Filed under: Alfonso Lovo, Cult Cargo, Eccentric Soul, Newsworthy, Subscription
Attention, sonically adventurous LP subscribers! Put that Pisces record aside, tuck Belize City Boil Up back in its sleeve and try to live without Johnny Lunchbreak for a moment; the second half of the Numero LP Subscription is about to take up camp in your earhole and we are genre-rich this time around. This isn’t just something for everyone, it’s something for you. That’s right, we know who you are. As the series unfolds, you’ll be looking for five new ways to say, “holy shit.” And that’s without having to remind you you get 15% off catalog in any format.
Enough already, this is happening soon to a turntable near you:
NUM004 Buttons: Starter Kit 2LP
Our entry-level power pop compilation features 22 songs from the original, long out-of-print Numero 004, plus two bonus cuts, new liners, 22 separate sleeve repros with rare photos and ephemera tucked into a 7″ vinyl bag and housed in a spot varnished, thick-as-a-brick gatefold sleeve.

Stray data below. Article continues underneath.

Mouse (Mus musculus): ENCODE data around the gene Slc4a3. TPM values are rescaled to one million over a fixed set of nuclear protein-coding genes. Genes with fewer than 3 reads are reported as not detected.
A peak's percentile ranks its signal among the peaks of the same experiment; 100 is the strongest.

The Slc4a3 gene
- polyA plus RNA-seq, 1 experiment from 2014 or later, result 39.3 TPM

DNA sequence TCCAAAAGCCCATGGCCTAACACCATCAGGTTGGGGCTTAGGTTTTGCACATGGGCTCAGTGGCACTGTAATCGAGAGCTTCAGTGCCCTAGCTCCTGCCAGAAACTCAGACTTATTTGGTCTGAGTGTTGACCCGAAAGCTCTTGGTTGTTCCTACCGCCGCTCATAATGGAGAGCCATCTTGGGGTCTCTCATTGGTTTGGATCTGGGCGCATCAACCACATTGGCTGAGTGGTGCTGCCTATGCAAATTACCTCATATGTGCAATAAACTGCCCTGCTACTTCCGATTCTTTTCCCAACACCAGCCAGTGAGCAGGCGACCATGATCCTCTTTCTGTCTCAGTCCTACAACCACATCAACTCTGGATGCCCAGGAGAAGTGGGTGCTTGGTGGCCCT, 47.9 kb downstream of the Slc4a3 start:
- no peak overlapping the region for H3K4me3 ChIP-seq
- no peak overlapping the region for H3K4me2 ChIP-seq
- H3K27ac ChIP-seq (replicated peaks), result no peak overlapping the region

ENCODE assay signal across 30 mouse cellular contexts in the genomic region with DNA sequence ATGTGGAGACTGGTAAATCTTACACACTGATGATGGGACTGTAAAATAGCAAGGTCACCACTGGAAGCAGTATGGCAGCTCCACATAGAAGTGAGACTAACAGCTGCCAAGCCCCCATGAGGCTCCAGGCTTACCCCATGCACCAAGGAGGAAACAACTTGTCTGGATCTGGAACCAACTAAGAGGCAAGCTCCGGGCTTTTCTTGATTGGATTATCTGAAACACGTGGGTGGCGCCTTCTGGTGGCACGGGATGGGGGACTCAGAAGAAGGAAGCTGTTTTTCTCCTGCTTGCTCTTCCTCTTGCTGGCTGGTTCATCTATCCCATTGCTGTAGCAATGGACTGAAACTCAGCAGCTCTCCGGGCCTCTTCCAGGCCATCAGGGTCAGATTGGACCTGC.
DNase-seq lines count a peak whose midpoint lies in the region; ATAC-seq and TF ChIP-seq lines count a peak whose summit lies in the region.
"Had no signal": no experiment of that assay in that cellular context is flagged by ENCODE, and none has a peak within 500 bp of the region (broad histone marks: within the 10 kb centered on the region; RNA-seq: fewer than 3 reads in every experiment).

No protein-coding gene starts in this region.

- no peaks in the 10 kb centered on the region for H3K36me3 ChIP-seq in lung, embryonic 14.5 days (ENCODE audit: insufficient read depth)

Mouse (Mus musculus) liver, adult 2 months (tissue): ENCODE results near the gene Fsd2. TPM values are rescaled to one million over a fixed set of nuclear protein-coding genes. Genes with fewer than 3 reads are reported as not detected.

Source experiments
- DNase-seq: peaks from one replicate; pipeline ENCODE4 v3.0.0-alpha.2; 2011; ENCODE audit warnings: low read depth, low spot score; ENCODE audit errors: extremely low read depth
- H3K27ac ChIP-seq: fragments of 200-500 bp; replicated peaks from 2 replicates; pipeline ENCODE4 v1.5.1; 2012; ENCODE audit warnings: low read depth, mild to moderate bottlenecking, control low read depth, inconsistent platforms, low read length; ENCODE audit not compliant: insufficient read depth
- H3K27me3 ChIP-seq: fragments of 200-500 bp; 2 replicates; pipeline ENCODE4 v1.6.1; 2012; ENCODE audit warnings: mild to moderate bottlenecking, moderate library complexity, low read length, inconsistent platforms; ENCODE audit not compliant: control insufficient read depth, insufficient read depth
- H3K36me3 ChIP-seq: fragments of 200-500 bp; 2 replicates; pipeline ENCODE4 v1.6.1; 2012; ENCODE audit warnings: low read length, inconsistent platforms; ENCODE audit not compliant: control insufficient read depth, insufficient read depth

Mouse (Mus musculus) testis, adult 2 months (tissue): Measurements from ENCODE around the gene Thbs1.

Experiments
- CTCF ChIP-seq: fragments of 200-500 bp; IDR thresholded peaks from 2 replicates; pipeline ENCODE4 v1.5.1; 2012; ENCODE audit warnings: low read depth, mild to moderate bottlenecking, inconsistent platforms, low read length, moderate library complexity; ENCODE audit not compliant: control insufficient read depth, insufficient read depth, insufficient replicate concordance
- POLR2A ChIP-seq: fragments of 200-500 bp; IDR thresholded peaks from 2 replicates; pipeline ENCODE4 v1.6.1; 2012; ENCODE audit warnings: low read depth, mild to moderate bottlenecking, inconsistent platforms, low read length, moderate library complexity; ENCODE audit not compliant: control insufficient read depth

NUM044 Buttons: From Champaign to Chicago 2LP
A sugar-coated tribute to the state Numero calls home, From Champaign To Chicago is a 19-track survey of Illinois’ cheapest tricks, beginning in 1973 with Peoria outliers the Jets and ending in 1987 with Romeoville’s Julian Leal and his Dick Clark-approved “Get Away.” From Champaign to Chicago connects the various micro power-pop scenes that once pockmarked the now wrinkled face of the Land of Lincoln.
NUM046 Cult Cargo: La Gigantona LP
The son of a prominent Nicaraguan politician, Alfonso Noel Lovo was a choice target for the Sandinista rebels who hijacked his homeward flight from Miami in December of 1971, ultimately putting several rounds through the talented musician’s torso and hand. After several years, and as many surgeries, he would break new ground on this psychedelic swirl of Latin jazz and pan-American funk with his musical partner, percussionist Jose “Chepito” Areas of Santana fame. Long unavailable, La Gigantona has lived its forty years lost in the grooves of a single acetate. Imagine a Nicaraguan take on Herbie Hancock’s Afro-jazz masterpiece Mwandishi with some of the most penetrating, left-field guitar you’ve never heard.
NUM003 Eccentric Soul: The Bandit Label 3LP